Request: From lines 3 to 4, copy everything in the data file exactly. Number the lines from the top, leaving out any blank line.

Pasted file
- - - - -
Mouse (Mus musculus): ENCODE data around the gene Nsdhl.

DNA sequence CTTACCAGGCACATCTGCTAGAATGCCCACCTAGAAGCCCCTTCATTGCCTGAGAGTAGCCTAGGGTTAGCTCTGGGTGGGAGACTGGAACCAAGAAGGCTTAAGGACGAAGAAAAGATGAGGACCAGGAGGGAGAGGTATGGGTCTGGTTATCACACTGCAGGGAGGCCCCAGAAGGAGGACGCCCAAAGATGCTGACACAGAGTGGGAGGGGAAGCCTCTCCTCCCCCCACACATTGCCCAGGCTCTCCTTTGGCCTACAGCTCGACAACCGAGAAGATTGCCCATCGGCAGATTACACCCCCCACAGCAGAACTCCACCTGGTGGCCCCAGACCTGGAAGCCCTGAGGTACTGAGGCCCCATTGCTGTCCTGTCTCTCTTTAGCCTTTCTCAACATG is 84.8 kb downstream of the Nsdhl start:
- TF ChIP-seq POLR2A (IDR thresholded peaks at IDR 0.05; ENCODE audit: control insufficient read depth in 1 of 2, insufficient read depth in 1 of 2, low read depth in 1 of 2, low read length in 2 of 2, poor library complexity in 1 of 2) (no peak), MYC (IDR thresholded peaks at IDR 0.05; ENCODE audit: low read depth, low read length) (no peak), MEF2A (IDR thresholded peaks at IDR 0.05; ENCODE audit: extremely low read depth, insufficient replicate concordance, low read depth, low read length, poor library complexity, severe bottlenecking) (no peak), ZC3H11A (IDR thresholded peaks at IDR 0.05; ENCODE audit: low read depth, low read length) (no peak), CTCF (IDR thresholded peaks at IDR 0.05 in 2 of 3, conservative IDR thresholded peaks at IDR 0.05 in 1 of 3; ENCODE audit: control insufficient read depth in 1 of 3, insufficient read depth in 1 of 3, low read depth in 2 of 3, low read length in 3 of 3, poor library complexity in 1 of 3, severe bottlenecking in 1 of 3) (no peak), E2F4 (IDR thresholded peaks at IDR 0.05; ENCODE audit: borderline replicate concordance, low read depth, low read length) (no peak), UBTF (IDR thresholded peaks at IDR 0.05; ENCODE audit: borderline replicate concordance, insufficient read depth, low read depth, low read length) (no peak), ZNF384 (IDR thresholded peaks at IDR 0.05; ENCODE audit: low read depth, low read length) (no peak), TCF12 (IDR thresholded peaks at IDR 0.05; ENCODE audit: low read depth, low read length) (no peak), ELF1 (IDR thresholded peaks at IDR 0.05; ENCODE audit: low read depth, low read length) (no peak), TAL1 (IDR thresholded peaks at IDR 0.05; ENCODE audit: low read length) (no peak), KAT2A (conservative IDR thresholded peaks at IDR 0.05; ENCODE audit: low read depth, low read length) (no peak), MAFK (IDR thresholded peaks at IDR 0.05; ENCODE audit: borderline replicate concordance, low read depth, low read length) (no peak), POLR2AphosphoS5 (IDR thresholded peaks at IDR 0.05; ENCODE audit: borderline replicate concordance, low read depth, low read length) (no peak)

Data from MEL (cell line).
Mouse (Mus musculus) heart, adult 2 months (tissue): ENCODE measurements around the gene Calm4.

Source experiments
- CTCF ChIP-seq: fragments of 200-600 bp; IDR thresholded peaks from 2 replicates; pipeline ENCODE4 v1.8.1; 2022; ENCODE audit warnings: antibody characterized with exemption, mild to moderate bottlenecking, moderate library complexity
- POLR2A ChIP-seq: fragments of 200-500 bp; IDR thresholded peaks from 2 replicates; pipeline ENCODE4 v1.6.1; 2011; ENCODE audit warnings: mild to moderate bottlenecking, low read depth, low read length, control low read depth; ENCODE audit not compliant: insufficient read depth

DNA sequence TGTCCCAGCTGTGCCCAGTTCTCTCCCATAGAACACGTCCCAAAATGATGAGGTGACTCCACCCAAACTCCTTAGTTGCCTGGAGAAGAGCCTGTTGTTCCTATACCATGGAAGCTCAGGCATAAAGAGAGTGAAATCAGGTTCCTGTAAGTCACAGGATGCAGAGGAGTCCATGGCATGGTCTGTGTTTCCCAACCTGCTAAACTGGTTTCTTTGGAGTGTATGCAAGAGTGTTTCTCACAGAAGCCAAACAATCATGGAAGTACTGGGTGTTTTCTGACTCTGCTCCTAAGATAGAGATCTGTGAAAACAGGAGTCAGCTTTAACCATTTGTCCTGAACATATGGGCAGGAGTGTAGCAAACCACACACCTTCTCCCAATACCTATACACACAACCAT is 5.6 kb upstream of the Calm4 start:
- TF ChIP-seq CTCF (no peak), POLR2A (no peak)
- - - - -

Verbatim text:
- TF ChIP-seq POLR2A (IDR thresholded peaks at IDR 0.05; ENCODE audit: control insufficient read depth in 1 of 2, insufficient read depth in 1 of 2, low read depth in 1 of 2, low read length in 2 of 2, poor library complexity in 1 of 2) (no peak), MYC (IDR thresholded peaks at IDR 0.05; ENCODE audit: low read depth, low read length) (no peak), MEF2A (IDR thresholded peaks at IDR 0.05; ENCODE audit: extremely low read depth, insufficient replicate concordance, low read depth, low read length, poor library complexity, severe bottlenecking) (no peak), ZC3H11A (IDR thresholded peaks at IDR 0.05; ENCODE audit: low read depth, low read length) (no peak), CTCF (IDR thresholded peaks at IDR 0.05 in 2 of 3, conservative IDR thresholded peaks at IDR 0.05 in 1 of 3; ENCODE audit: control insufficient read depth in 1 of 3, insufficient read depth in 1 of 3, low read depth in 2 of 3, low read length in 3 of 3, poor library complexity in 1 of 3, severe bottlenecking in 1 of 3) (no peak), E2F4 (IDR thresholded peaks at IDR 0.05; ENCODE audit: borderline replicate concordance, low read depth, low read length) (no peak), UBTF (IDR thresholded peaks at IDR 0.05; ENCODE audit: borderline replicate concordance, insufficient read depth, low read depth, low read length) (no peak), ZNF384 (IDR thresholded peaks at IDR 0.05; ENCODE audit: low read depth, low read length) (no peak), TCF12 (IDR thresholded peaks at IDR 0.05; ENCODE audit: low read depth, low read length) (no peak), ELF1 (IDR thresholded peaks at IDR 0.05; ENCODE audit: low read depth, low read length) (no peak), TAL1 (IDR thresholded peaks at IDR 0.05; ENCODE audit: low read length) (no peak), KAT2A (conservative IDR thresholded peaks at IDR 0.05; ENCODE audit: low read depth, low read length) (no peak), MAFK (IDR thresholded peaks at IDR 0.05; ENCODE audit: borderline replicate concordance, low read depth, low read length) (no peak), POLR2AphosphoS5 (IDR thresholded peaks at IDR 0.05; ENCODE audit: borderline replicate concordance, low read depth, low read length) (no peak)

Data from MEL (cell line).